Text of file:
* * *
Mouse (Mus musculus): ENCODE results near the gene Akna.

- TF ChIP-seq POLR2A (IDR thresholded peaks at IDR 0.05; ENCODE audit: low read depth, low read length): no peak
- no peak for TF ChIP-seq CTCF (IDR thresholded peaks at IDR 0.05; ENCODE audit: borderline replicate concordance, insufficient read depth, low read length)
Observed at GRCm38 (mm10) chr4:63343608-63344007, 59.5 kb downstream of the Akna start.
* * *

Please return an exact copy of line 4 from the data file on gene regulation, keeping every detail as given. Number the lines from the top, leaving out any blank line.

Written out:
Observed at GRCm38 (mm10) chr4:63343608-63344007, 59.5 kb downstream of the Akna start.